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A Magazine of Literature, Science, Art,
VOL. XXVI. - SEPTEMBER, 1870. - NO. CLV.
THE ENGLISH NOTE-BOOKS OF NATHANIEL HAWTHORNE.
They received from his life-long friend, kept rust and mould from gathering President Pierce, the appointment of on his mind. If they postponed for a United States Consul at Liverpool, time the act of writing, they supplied then one of the most lucrative places ample material for literary work in the in the gift of the Executive. He held future. It may be well doubted whether the post for four years, but remained we should have had The Scarlet Letter in England two years longer, leaving and The House of the Seven Gables the country finally in 1859. Though but for the growth and discipline of the the duties of his office could not have previous years of uncongenial drudgery been much to his taste, he discharged and constrained contact with his kind. them with exemplary diligence, and, we The iron of compulsion which entered believe, to the satisfaction of all who into his soul became a tonic to his did business with him. His will was intellectual blood. strong, and his sense of duty was not Indeed, as a general rule, it is well less strong; and he had already been for a man of genius to give a portion trained to do disagreeable work, for he of every day to some regular employ-. had been for six years a measurer of ment, more or less mechanical in its coal and salt in the Boston Custom- nature, which does not task the higher House, and afterwards for three years faculties, and is followed as a duty, and surveyor of the port of Salem.
not from impulse merely. Coleridge But looking at the growth of his gives the same counsel in another form mind, these nine long years of enforced when, in his Biographia Literaria, he and against-the-grain work were pre- earnestly advises young men, who in cious to him. They took him out of early life feel themselves disposed to the world of dreams into the world of become authors, never to pursue literlife. They gave him subjects for re-, ature as a trade. As he justly remarks, flection. They sharpened his powers the necessity of earning one's bread by of observation. They braced and gave writing will, with most men of genius,
Entered according to Act of Congress, in the year 1870, by Fields, OsGOOD, & Co., in the Office of the
Librarian of Congress, at Washington. VOL. XXVI. NO. 155.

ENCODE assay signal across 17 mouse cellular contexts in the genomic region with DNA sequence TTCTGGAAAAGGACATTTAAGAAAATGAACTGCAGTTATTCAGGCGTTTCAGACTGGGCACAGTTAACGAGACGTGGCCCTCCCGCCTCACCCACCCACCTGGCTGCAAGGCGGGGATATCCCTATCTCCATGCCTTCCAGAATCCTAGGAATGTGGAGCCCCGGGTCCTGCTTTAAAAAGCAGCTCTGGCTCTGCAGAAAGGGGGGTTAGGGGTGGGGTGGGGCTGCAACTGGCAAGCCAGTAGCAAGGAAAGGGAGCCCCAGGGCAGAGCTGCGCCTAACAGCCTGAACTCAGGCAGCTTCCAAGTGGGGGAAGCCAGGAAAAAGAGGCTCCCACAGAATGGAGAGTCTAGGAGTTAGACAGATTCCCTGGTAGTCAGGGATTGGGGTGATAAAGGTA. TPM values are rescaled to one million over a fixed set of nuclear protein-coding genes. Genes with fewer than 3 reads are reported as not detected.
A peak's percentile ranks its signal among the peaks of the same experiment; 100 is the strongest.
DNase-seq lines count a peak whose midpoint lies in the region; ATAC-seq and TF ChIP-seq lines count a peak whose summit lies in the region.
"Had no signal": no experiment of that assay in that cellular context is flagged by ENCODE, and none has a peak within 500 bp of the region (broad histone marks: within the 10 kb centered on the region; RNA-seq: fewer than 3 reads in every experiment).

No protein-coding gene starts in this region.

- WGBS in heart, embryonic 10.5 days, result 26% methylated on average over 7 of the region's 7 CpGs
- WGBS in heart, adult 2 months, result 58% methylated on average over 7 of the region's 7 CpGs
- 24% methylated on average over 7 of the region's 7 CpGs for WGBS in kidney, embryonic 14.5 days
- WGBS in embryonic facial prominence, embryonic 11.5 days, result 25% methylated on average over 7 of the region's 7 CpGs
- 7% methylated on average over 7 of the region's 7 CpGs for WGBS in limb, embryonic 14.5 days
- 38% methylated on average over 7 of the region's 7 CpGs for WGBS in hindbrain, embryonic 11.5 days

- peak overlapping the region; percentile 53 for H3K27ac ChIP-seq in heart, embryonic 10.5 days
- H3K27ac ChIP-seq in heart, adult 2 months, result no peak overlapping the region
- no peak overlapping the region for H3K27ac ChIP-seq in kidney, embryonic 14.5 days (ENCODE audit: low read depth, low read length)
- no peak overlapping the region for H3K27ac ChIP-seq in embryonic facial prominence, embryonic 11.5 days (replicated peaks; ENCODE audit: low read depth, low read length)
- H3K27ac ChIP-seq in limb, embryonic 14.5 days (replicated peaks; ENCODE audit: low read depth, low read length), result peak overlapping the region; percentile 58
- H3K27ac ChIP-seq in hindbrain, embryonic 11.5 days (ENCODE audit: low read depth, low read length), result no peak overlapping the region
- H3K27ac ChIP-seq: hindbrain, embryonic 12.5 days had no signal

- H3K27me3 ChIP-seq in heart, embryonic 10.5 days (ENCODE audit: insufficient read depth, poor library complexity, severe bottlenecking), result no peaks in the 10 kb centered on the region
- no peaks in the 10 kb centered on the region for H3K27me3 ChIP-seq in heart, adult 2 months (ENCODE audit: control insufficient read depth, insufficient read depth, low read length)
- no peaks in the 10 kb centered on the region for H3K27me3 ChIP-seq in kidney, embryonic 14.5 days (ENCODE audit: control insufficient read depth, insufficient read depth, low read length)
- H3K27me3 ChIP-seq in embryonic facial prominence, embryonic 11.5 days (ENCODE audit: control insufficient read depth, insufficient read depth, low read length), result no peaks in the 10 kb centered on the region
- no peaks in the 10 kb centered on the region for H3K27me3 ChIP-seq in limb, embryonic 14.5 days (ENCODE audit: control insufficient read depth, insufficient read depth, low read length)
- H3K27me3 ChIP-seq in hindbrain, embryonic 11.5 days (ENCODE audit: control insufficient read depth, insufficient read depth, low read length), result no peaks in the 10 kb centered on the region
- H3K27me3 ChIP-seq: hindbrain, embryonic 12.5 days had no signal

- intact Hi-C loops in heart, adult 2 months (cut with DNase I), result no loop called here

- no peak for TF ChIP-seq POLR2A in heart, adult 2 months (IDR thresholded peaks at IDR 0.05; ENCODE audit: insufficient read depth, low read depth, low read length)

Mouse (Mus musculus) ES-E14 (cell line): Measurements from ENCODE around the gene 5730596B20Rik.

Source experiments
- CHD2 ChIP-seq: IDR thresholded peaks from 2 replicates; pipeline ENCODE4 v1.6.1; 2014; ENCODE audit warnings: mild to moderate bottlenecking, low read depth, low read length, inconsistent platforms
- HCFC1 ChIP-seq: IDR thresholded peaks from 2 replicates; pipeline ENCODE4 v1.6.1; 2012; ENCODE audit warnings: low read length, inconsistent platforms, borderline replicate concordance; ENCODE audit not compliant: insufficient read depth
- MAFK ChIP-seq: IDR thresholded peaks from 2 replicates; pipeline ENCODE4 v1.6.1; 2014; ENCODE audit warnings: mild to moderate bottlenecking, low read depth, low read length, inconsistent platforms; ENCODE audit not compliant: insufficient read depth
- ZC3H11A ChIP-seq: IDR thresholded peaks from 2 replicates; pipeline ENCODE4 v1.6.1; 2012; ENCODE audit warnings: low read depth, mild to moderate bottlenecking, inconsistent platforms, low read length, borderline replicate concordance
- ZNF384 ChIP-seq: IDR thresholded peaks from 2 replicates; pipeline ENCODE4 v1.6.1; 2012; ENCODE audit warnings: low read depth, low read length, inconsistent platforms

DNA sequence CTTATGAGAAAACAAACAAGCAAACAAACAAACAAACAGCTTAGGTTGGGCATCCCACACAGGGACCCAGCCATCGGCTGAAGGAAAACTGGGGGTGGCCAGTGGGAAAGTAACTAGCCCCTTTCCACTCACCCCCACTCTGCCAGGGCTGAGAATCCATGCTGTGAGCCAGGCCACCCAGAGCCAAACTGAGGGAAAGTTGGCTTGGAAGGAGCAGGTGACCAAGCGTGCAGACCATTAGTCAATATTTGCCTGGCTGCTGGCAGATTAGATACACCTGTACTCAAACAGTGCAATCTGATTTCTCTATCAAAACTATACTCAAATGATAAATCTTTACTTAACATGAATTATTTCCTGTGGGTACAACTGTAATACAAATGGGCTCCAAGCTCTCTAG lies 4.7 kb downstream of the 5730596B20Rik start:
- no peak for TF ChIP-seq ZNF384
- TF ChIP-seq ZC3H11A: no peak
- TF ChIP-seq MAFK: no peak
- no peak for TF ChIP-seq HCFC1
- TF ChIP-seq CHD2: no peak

convert the stimulant into a narcotic. hair, and large dark eyes. Wherever Coleridge himself, that stately argosy he was he attracted attention by his so richly freighted with intellectual imposing presence. He looked like a wealth, but drifting to and fro over the man who might have held the stroke-, waters of life without the rudder of oar in a university boat. And his genwill, was a striking proof of the evils ius, as all the world knows, was of of being without a profession, or any masculine force and sweep. regular employment to which he might But, on the other hand, no man had have gone, day by day, as a merchant more of the feminine element than he. goes to his counting-room or a lawyer He was feminine in his quick percepto his office. Sir Walter Scott and tions, his fine insight, his sensibility to Charles Lamb, men very unlike in men- beauty, his delicate reserve, his purity tal structure, were both fortunate in of feeling. No man comprehended wohaving an occupation of this kind; and man more perfectly ; none has painted had a like lot been laid upon Byron, he woman with a more exquisite and ethewould have been a better and a happier real pencil. And his face was as moman, and none the less brilliant as a bile and rapid in its changes of exprespoet. To coin one's genius into bread sion as is the face of a young girl. His is to harness Pegasus into an express- lip and cheek heralded the word before wagon. To be sure, there are striking it was spoken. His eyes would darken exceptions to this general rule. Dick- visibly under the touch of a passing ens, for instance, gained wealth by the emotion, like the waters of a fountain exercise of a rare genius, but look at ruffled by the breeze of summer. So, the ill-requited toils and heart-break too, he was the shyest of men. The ing struggles of Hood ! And had Haw claims and courtesies of social life thorne himself earned nothing but by were terrible to him. The thought of his pen, he would have left no provis- making a call would keep him awake ion for his family.
in his bed. At breakfast, he could not But if Hawthorne's life in England lay a piece of butter upon a lady's plate were not entirely to his taste, it was without a little trembling of the hand : profitable, and bore good fruit; for we this is a fact, and not a phrase. He owe to it two remarkable books, - Our was so shy that in the presence of two Old Home, published in 1863, and the intimate friends he would be less easy Passages from English Note - Books, and free-spoken than in that of only one. now before us. We say if his life were And yet the presence of his kind was not entirely to his taste, for the mere cordial, and in some sense necessary fact that two such books grew out of to him. If his shyness held him back, the soil of his English experience his sympathies drew him out with a proves that such experience could not force nearly as strong. And, unlike have been all distasteful. No man
most men who are at once intellectual ever makes a book out of what he de- and shy, he was not a lover, or a stusires utterly to forget. And there were dent, of books. He read books as elements in his nature which were in they came in his way, or for a particuharmony with the duties of his official lar purpose, but he made no claim to life, and which would lighten the bur the honors of learning or scholarship. den of its drudgeries and disgusts. A great library had no charms for him. For he was a man as peculiar in char He rarely bought a book, and the larger acter as he was unique in genius. In part of his small collection had come him opposite qualities met, and were to him by gift. His mind did not feed happily and harmoniously blended ; and upon the printed page. It will be nothis was true of him physically as ticed that in his writings he very selwell as intellectually. He was tall and dom introduces a quotation, or makes strongly built, with broad shoulders, any allusion to the writings of others. deep chest, a massive head, black The raptures of the bibliomaniac, fond